Article: Fishery Supported by White Lake

By Barbra Fairclough

With a focus on enhancing the fishery of White Lake, the White Lake Residents Association in partnership with the White Lake Stewardship Group and BC Government fishery officials have been focused on addressing foreign invasive fish species in the lake. Goldfish introduced many years ago are out competing the native trout species.


Two sessions of electroshocking have been conducted this summer with an effort to reduce the impact of the goldfish on the natural ecosystem of the lake. Goldfish are a competitive species and they will dominate over natural fish species, disrupting the natural ecosystem of the lake. The goal is to reduce the concentration of goldfish to the point where the natural and stocked species are more likely to be successful. Stocking of Pennask trout occurs annually and this year of the 45,000 trout stocked, 15,000 will be Blackwater trout. The Blackwater trout are naturally more competitive and have a more predatory behavior toward other fish.


The introduction of Blackwater as well as Pennask trout is with the focus of having a more competitive trout species to mitigate or possibly eliminate the impacts of the goldfish.


Fisheries officials conduct the stocking and oversee the health and wellbeing of fish to ensure that mishandling is not done.


White Lake Residents Association through its Water Quality Committee is embarking on a three year multi-faceted monitoring program. It will culminate in a comparative analysis of data collected over the last ten years. It will be possible to recognize the impacts of boaters, fishers, logging, and climate change. “As we collect data, we can see what parameters are changing with regards to flora, fauna, riparian zone and water

quality.” confirms Nick Najda, Chair of the WLRA Water Quality Committee.


Najda says, “Workshops are being conducted by a biologist who is helping in terms of scientific data collection and determining metrics we want to track over time.”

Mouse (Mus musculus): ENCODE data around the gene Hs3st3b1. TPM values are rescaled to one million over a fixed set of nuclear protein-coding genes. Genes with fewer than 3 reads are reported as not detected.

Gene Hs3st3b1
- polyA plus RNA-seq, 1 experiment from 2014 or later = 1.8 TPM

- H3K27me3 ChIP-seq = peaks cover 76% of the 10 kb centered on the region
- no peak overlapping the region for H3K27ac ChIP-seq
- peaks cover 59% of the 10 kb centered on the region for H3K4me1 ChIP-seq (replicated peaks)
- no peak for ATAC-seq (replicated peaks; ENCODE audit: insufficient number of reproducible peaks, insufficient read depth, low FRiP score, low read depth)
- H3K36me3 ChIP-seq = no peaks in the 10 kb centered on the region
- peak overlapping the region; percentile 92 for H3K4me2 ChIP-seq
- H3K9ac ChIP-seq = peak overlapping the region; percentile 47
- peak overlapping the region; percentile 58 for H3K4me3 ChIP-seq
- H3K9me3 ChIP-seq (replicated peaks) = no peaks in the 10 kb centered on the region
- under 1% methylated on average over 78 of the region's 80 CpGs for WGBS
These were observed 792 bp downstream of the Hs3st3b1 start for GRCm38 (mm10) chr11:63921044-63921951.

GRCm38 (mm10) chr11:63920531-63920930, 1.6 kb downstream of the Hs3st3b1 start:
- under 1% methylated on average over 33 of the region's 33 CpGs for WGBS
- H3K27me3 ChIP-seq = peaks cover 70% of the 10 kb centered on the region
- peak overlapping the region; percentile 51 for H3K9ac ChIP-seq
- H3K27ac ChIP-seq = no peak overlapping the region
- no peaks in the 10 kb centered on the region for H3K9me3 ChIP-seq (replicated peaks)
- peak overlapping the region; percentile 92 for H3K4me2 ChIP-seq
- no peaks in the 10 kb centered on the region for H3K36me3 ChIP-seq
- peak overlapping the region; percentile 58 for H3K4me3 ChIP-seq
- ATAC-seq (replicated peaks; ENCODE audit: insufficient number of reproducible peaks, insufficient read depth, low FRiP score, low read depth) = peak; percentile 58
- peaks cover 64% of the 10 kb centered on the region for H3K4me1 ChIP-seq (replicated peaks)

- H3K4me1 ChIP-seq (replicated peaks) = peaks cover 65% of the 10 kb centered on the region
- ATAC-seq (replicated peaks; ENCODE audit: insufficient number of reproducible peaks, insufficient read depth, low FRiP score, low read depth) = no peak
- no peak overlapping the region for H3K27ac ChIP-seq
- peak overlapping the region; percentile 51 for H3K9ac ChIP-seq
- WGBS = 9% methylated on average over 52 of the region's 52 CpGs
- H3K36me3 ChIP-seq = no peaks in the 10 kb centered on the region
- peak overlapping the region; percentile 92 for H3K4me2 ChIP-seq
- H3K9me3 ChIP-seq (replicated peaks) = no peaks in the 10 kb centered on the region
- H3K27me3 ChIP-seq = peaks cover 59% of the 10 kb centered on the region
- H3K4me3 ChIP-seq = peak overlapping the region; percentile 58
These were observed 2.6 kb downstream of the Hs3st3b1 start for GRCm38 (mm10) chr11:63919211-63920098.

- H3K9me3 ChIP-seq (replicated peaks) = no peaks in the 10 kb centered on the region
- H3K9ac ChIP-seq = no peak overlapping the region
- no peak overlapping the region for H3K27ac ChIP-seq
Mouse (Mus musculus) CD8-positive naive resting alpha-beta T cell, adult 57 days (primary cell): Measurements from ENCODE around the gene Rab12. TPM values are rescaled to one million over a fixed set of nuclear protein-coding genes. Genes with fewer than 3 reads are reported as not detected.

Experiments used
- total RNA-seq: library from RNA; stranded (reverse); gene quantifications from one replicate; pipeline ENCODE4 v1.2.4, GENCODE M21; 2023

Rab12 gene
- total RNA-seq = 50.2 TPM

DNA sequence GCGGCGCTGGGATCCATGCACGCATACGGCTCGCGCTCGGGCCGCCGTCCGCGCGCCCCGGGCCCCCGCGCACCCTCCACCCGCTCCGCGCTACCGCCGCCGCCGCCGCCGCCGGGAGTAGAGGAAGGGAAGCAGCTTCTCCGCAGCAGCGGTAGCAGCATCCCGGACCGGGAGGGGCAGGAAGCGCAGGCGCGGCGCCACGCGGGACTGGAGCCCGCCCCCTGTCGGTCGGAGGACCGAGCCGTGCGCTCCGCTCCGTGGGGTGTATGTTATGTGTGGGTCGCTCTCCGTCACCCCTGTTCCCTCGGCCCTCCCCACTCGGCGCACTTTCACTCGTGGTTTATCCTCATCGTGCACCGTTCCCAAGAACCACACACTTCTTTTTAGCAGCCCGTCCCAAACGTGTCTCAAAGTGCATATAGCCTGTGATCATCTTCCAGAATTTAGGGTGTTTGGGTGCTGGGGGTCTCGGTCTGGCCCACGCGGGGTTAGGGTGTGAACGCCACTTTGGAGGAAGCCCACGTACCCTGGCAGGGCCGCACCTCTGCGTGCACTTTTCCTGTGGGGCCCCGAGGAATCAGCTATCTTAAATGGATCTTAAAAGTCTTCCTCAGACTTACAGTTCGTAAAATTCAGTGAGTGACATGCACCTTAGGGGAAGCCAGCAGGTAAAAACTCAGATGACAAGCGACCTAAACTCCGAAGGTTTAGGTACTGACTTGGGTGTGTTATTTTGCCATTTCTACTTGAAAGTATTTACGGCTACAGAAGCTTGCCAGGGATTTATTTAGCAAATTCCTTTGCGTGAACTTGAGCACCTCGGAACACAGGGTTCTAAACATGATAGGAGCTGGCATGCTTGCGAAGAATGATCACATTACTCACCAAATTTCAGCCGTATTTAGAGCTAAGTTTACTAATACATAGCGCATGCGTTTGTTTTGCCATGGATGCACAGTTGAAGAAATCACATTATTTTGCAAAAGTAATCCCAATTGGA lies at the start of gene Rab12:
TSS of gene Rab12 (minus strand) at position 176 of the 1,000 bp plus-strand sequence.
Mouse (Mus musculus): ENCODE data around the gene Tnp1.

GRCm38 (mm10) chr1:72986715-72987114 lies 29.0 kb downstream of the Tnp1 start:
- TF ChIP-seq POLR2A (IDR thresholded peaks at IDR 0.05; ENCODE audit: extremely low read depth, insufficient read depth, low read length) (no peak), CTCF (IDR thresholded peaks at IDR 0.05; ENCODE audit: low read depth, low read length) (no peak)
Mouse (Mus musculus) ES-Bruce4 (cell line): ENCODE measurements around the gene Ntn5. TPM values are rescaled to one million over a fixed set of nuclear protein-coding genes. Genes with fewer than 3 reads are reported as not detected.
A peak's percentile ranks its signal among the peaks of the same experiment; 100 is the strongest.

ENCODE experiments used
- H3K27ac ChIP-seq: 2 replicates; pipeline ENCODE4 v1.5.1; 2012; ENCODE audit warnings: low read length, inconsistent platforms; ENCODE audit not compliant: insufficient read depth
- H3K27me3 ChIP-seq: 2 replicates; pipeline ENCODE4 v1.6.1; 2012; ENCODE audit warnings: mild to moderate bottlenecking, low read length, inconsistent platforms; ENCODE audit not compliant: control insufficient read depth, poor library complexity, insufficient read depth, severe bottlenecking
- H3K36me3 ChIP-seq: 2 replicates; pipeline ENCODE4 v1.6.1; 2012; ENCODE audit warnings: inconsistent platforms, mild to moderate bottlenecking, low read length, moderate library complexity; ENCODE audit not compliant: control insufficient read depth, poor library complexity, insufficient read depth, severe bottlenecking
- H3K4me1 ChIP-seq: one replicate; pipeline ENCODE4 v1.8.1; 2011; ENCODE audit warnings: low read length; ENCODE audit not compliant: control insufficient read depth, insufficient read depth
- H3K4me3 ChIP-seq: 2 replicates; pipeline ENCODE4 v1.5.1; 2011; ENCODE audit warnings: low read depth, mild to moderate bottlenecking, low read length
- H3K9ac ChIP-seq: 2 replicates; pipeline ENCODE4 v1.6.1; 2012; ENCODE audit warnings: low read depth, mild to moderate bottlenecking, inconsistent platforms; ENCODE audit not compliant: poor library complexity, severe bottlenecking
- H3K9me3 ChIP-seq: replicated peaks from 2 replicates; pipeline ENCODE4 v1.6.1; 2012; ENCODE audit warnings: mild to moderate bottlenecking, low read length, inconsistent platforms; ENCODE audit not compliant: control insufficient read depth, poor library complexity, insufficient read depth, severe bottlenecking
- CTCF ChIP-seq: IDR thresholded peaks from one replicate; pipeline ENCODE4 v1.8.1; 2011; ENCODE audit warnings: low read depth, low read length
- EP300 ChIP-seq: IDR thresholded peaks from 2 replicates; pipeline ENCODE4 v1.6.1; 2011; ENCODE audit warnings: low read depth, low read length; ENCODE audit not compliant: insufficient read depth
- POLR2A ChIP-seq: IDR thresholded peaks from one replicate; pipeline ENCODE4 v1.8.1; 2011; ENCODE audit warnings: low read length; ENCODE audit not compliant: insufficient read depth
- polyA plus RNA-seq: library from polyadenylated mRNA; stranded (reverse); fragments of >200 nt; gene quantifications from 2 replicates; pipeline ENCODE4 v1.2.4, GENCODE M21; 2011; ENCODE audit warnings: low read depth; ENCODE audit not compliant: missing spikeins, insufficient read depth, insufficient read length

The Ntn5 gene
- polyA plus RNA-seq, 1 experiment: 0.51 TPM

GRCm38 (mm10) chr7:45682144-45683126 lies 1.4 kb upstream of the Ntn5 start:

Using a train-the-trainer model the biologist conducted a half day workshop on different metrics such as water temperature, secchi depth, water, and plankton health. Deep Site water testing is done at the deepest part of the lake and this is where most of the monitoring will happen. “In July and August, we have had sets of volunteers trained in water monitoring.”


Over the year monitoring is done during ‘ice off’ and we will be gathering data to be submitted to the BC Lake Stewardship Society database. Monitoring ‘ice on’ ‘ice off’ dates, as well as the speed of ice-on, ice-off cycles, helps us to better understand the effects of global warming. As freeze-thaw cycles change, so will the hibernation and resting stages of lake animals and plants.


WLRA submitted a Forest Service Road Relocation Proposal to move the forest service road upland and away from the riparian zone within White Lake Park. Forest Lands Natural Resource Operations and Rural Development officials agree that the forest service road in the White Lake Park Riparian zone is a source of sedimentation and potential contamination of the lake.


They committed preliminary funding to see if it is feasible to move the road out of the riparian zone.


While they are considering this, they have put a sign up at the forest service road to limit speed 15km per hour to help protect the foreshore.


To volunteer or get involved with the WLRA, visit WLRA.ca or send an email to info@wlra.ca



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This article was originally printed on page 14 of the September 2020 edition of the South Shuswap Scoop

Newsletter. www.shuswapscoop.ca


Picture: Biologist teaching volunteer lake keepers how to use the plankton net  Photo credit: Nick Najda

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